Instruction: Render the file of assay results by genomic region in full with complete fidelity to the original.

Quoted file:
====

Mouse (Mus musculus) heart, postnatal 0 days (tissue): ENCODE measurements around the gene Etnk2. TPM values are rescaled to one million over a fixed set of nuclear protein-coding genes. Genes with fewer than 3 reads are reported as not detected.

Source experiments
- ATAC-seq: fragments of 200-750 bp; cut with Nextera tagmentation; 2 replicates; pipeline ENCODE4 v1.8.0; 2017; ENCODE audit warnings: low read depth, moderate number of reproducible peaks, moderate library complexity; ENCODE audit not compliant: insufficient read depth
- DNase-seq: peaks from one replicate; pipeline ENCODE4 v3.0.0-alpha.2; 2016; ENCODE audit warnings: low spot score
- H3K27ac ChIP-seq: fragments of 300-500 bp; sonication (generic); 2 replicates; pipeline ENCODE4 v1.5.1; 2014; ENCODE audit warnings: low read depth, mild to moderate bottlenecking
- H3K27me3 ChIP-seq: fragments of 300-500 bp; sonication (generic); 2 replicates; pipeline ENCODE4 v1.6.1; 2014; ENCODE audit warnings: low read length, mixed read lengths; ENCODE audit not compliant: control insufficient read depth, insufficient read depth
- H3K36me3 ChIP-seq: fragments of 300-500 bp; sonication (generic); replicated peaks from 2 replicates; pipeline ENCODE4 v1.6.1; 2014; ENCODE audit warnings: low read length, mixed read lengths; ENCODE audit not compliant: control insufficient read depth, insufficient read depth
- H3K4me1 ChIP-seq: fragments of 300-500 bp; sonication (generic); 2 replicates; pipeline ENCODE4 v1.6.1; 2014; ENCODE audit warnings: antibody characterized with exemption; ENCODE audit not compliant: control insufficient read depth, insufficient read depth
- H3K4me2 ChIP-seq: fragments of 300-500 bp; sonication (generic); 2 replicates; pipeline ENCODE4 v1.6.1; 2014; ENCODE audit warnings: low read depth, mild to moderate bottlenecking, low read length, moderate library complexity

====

Mouse (Mus musculus) heart, postnatal 0 days (tissue): ENCODE measurements around the gene Etnk2. TPM values are rescaled to one million over a fixed set of nuclear protein-coding genes. Genes with fewer than 3 reads are reported as not detected.

Source experiments
- ATAC-seq: fragments of 200-750 bp; cut with Nextera tagmentation; 2 replicates; pipeline ENCODE4 v1.8.0; 2017; ENCODE audit warnings: low read depth, moderate number of reproducible peaks, moderate library complexity; ENCODE audit not compliant: insufficient read depth
- DNase-seq: peaks from one replicate; pipeline ENCODE4 v3.0.0-alpha.2; 2016; ENCODE audit warnings: low spot score
- H3K27ac ChIP-seq: fragments of 300-500 bp; sonication (generic); 2 replicates; pipeline ENCODE4 v1.5.1; 2014; ENCODE audit warnings: low read depth, mild to moderate bottlenecking
- H3K27me3 ChIP-seq: fragments of 300-500 bp; sonication (generic); 2 replicates; pipeline ENCODE4 v1.6.1; 2014; ENCODE audit warnings: low read length, mixed read lengths; ENCODE audit not compliant: control insufficient read depth, insufficient read depth
- H3K36me3 ChIP-seq: fragments of 300-500 bp; sonication (generic); replicated peaks from 2 replicates; pipeline ENCODE4 v1.6.1; 2014; ENCODE audit warnings: low read length, mixed read lengths; ENCODE audit not compliant: control insufficient read depth, insufficient read depth
- H3K4me1 ChIP-seq: fragments of 300-500 bp; sonication (generic); 2 replicates; pipeline ENCODE4 v1.6.1; 2014; ENCODE audit warnings: antibody characterized with exemption; ENCODE audit not compliant: control insufficient read depth, insufficient read depth
- H3K4me2 ChIP-seq: fragments of 300-500 bp; sonication (generic); 2 replicates; pipeline ENCODE4 v1.6.1; 2014; ENCODE audit warnings: low read depth, mild to moderate bottlenecking, low read length, moderate library complexity